[Foundation-l] Language Review Committee
node.ue at gmail.com
Wed Apr 4 22:58:44 UTC 2007
> Then the native speakers who are from the culture that concerns the language
> should be the ones setting up the wiki, running the wiki, and deciding
> who will or will
> not be contributors. It should not be done by folks who do not speak
> the language or do not know the culture.
They *are* the ones doing this. The discussion here is about
restrictions being placed on these people. Nobody is trying to run the
Latgalian Wiki or decide who will or won't be a contributor (however,
the Foundation does seem to have an idea that anyone who contributes
in good faith and is not disruptive should be allowed to contribute,
and I would think that any exceptions to that need to be addressed
individually - I do realise that there may be cultural reasons for
changing rules or allowing exceptions, but I also feel that
fundamental differences from the rules that have until now been
applied to all Wikis need to be documented and discussed).
What we *are* discussing is whether or not these people should be
burdened with translating LanguageBat-ltg.php before they even get
their own Wikipedia. Nothing more, nothing less. The people wanting to
create these Wikis do not seem to want to
> By way of example, there's a lot of Dine folks who are interested in working
> on Wikipedia projects, but in my discussions with them, they have
> little interest in
> getting involved with non-natives with their language, and a lot of it
> deals with control issues
> and the lack of desire to interact with people outside of their culture.
If they wish to work on the Navajo Wikipedia, I would see no problem
with finding a suitable sysop who is a native speaker of that
language, and if they wish I would be willing to leave right away.
There is no need to deal with non-speakers or non fluent speakers or
> There are a number of reasons for this, and I will not address all of
> the, here. Suffice to say its an
> issue of having sufficient "will" to be interested in dealing with non
> speakers, and the balancing the peer pressure
> many native groups deal with in self-reinforcing constraints imposed by
> their beliefs and society. I live inside such a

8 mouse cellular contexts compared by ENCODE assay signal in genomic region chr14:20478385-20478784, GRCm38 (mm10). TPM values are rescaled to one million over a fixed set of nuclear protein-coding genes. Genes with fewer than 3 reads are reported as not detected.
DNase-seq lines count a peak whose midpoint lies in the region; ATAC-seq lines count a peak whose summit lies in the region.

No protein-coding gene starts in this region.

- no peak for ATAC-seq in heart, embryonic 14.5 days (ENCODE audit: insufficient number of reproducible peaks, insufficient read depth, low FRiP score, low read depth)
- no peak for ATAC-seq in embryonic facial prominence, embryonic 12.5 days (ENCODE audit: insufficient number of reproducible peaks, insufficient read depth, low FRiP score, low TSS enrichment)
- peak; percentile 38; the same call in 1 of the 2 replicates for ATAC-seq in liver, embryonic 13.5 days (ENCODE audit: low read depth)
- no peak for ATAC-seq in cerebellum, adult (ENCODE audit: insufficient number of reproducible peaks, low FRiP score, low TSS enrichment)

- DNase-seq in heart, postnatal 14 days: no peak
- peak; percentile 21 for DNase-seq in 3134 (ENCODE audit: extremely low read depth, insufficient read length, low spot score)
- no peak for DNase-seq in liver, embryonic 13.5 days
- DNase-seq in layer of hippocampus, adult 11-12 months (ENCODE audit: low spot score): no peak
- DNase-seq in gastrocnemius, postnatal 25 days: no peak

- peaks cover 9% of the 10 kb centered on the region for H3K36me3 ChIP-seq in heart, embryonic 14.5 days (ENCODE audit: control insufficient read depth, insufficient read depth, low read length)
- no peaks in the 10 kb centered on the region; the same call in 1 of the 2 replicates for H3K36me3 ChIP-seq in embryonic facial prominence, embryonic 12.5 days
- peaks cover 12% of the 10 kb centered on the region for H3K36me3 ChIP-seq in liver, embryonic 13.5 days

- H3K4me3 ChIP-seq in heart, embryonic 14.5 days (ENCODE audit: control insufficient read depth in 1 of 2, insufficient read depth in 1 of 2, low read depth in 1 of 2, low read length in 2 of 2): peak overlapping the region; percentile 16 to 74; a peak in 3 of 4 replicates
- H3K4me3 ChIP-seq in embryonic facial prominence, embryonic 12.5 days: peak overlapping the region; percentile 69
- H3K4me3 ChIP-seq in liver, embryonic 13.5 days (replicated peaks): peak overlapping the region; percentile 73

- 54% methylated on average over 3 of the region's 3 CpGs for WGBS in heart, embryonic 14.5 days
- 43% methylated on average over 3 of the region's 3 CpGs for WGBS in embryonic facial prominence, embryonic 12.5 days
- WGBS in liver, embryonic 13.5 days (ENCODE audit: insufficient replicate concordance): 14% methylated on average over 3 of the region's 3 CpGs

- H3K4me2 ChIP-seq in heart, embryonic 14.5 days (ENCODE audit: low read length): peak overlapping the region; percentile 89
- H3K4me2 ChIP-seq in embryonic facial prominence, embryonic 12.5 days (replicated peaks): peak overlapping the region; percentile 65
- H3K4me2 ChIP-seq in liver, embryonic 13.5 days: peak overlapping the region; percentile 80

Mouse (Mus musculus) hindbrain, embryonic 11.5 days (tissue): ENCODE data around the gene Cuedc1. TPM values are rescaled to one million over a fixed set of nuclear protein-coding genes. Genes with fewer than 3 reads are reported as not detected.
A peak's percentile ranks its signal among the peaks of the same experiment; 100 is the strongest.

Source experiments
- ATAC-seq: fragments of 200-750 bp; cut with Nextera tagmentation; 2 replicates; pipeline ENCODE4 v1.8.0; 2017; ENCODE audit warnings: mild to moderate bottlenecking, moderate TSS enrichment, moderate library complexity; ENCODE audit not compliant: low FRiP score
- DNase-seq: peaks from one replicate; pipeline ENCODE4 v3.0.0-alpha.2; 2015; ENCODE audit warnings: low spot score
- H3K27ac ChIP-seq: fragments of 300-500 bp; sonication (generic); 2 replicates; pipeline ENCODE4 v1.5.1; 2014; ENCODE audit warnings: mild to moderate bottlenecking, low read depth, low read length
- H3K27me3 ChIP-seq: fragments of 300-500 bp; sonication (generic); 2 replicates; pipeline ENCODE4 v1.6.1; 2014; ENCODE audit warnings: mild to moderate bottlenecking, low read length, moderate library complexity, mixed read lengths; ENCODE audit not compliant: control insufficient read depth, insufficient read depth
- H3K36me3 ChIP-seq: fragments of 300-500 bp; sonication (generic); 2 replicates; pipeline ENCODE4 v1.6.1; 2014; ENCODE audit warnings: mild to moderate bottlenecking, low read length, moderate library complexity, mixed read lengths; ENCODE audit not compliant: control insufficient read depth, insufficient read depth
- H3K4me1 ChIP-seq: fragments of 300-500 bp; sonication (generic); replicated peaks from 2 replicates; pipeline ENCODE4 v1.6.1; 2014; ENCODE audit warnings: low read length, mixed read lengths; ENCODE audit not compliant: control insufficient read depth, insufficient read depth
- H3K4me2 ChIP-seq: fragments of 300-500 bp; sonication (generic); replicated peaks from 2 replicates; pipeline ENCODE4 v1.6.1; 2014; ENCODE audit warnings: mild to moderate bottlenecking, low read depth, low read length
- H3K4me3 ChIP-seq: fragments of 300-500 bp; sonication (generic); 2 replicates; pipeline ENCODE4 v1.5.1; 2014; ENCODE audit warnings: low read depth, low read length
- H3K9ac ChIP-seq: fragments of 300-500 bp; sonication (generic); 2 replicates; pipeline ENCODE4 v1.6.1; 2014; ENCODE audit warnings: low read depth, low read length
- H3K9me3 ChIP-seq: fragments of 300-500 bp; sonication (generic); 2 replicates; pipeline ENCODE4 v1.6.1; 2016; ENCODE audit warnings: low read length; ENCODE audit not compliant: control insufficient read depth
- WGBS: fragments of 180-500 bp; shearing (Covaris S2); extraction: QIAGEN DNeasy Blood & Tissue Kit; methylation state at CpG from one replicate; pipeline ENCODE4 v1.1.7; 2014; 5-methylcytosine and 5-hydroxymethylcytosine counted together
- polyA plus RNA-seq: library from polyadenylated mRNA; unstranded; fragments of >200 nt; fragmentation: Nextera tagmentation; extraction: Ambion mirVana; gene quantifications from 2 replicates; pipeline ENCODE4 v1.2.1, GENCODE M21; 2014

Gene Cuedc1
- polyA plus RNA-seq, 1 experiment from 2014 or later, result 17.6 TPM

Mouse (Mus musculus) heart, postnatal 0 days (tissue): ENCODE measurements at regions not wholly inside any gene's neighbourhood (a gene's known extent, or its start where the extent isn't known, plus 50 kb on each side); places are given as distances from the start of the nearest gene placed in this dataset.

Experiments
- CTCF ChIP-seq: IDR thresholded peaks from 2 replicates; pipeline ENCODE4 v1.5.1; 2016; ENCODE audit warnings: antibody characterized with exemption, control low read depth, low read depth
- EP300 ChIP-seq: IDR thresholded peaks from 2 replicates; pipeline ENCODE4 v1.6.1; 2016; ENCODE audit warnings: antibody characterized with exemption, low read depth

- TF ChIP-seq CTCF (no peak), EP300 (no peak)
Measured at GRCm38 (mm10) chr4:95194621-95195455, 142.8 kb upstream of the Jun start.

> world the dine live in (though not as closed), and I feel the pressure
> from my peers, but our culture is more open than
> many other native cultures to outsiders and always has been.
> To the dine, you and I are outsiders and always will be (though being
> native, my interactions with the Dine are less stressful
> and more open than a non-native person would probably experience). The
> "rules" and attitudes of the English Wikipedia culture which
> permeate other projects are not the same views other cultures have.
> Without those views from inside the culture, you simply have no basis
> to understand or comprehend the needs of a culture with such a project
> or opportunity as wikipedia, or even how to respond to it.
I'm not sure what your point is here. I have realised several times in
the past in dealing with certain groups that promote specific American
languages that while they may be willing to share their language with
outsiders, it is often on a limited basis or only with people they are
comfortable with on a person-to-person level. Certain groups are
unwilling to have public resources in their languages.
I learned this a couple of years back when studying (in a group that
was made up, besides myself, of only native people) the O'odham
language at the O'odham Piipaash Language Center at the SRPMIC. After
the classes concluded, I asked the people at the Language Center if
there was any interest in offering the Tribe's website in O'odham and
Piipaash versions. They responded that yes, it would be a possibility,
but only if they could limit access to tribal members and others at
their own discretion. (This attitude however is not universal; for
example at the start of the trail for the petroglyphs at Picture Rocks
there is a sign that gives information about the history of the area
and the petroglyphs in English, Spanish, and O'odham and this is
certainly not "password-protected").
I was later reminded of that situation when I heard about the interest
in creating an extracurricular class in the Hopi language at Tuba City
HS. The Hopi parents were very interested in the idea of their
children getting Hopi classes at school, but were dismayed when they
found out that Arizona law required that the class be offered to all
interested students, which would have included non-Hopi students
(mostly Navajo students). At that point they decided not to pursue the
option further. (It should be noted though that the Hopis are one of
the more extreme groups in regard to cultural isolationism; when
Hopiikwa Lavaytutuveni was published, the publishers were sued by a
group of Hopi although the dictionary was endorsed by the tribe and
several Hopi were involved with its publication; this is largely due
to the unique religious beliefs of the Hopi).
Although it was discussed earlier about a hypothetical Hopi Wikipedia
(a Wikipedia for a very small community of speakers and how the
dynamics would be very different there), I doubt that will happen
anytime soon for the reasons we have both outlined.
Although some Navajo (and that *is* the term overwhelmingly used in
English - see www.navajo.org or google "i am dine" and then google "i
am navajo") may want to keep their language guarded or secret, it is
too late for this. It's difficult to keep secret such a widely-spoken
> I think the same applies to any non-english, non-european culture who
> has to interact with the English speaking world.
I agree, but I do think you exaggerate things a bit.
Refije dirije lanmè yo paske nou posede pwòp bato.
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